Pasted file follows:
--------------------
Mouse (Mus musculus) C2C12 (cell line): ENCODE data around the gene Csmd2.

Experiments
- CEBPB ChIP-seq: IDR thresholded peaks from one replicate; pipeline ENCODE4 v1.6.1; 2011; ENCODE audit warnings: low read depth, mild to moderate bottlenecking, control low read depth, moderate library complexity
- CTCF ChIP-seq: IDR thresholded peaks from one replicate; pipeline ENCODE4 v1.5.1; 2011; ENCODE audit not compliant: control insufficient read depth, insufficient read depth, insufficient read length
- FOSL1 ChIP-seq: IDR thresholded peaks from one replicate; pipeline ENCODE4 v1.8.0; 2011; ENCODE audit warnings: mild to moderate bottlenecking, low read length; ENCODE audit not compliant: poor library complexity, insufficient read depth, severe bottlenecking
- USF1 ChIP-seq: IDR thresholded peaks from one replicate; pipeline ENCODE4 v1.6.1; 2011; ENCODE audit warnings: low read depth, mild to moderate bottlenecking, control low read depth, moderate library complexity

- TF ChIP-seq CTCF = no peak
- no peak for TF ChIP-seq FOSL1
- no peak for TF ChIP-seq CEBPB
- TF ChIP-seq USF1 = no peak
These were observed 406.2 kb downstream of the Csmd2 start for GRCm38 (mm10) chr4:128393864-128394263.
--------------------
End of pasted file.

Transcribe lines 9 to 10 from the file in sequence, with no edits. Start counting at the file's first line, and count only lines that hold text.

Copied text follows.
- no peak for TF ChIP-seq CEBPB
- TF ChIP-seq USF1 = no peak